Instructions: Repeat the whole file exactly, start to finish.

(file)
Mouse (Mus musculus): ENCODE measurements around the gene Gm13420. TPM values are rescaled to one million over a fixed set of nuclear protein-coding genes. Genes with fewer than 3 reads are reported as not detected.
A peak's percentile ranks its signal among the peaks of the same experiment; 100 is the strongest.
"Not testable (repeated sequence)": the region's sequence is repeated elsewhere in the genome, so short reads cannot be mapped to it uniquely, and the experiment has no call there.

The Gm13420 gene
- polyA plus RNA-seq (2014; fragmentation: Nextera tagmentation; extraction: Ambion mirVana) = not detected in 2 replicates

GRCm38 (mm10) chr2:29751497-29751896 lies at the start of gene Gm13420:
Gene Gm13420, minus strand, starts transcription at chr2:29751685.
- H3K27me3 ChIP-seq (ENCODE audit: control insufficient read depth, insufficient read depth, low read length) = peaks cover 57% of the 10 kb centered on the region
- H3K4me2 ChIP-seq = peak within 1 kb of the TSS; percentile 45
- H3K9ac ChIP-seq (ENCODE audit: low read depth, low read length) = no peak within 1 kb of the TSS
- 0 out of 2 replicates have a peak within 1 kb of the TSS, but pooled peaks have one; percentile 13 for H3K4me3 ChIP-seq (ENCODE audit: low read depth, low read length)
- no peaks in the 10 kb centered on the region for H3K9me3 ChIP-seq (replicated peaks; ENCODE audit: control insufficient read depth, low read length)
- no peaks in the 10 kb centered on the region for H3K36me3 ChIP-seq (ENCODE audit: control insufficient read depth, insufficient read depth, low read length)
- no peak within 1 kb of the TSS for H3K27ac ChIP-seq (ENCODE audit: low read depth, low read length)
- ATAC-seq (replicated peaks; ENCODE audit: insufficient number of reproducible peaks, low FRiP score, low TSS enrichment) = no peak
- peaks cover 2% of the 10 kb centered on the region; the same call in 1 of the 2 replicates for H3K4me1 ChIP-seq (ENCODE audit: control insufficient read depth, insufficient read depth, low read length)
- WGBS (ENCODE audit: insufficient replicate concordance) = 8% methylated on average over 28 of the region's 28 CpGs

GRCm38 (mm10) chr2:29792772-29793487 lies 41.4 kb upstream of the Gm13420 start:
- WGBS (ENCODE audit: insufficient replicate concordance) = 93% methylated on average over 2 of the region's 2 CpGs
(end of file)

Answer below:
Mouse (Mus musculus): ENCODE measurements around the gene Gm13420. TPM values are rescaled to one million over a fixed set of nuclear protein-coding genes. Genes with fewer than 3 reads are reported as not detected.
A peak's percentile ranks its signal among the peaks of the same experiment; 100 is the strongest.
"Not testable (repeated sequence)": the region's sequence is repeated elsewhere in the genome, so short reads cannot be mapped to it uniquely, and the experiment has no call there.

The Gm13420 gene
- polyA plus RNA-seq (2014; fragmentation: Nextera tagmentation; extraction: Ambion mirVana) = not detected in 2 replicates

GRCm38 (mm10) chr2:29751497-29751896 lies at the start of gene Gm13420:
Gene Gm13420, minus strand, starts transcription at chr2:29751685.
- H3K27me3 ChIP-seq (ENCODE audit: control insufficient read depth, insufficient read depth, low read length) = peaks cover 57% of the 10 kb centered on the region
- H3K4me2 ChIP-seq = peak within 1 kb of the TSS; percentile 45
- H3K9ac ChIP-seq (ENCODE audit: low read depth, low read length) = no peak within 1 kb of the TSS
- 0 out of 2 replicates have a peak within 1 kb of the TSS, but pooled peaks have one; percentile 13 for H3K4me3 ChIP-seq (ENCODE audit: low read depth, low read length)
- no peaks in the 10 kb centered on the region for H3K9me3 ChIP-seq (replicated peaks; ENCODE audit: control insufficient read depth, low read length)
- no peaks in the 10 kb centered on the region for H3K36me3 ChIP-seq (ENCODE audit: control insufficient read depth, insufficient read depth, low read length)
- no peak within 1 kb of the TSS for H3K27ac ChIP-seq (ENCODE audit: low read depth, low read length)
- ATAC-seq (replicated peaks; ENCODE audit: insufficient number of reproducible peaks, low FRiP score, low TSS enrichment) = no peak
- peaks cover 2% of the 10 kb centered on the region; the same call in 1 of the 2 replicates for H3K4me1 ChIP-seq (ENCODE audit: control insufficient read depth, insufficient read depth, low read length)
- WGBS (ENCODE audit: insufficient replicate concordance) = 8% methylated on average over 28 of the region's 28 CpGs

GRCm38 (mm10) chr2:29792772-29793487 lies 41.4 kb upstream of the Gm13420 start:
- WGBS (ENCODE audit: insufficient replicate concordance) = 93% methylated on average over 2 of the region's 2 CpGs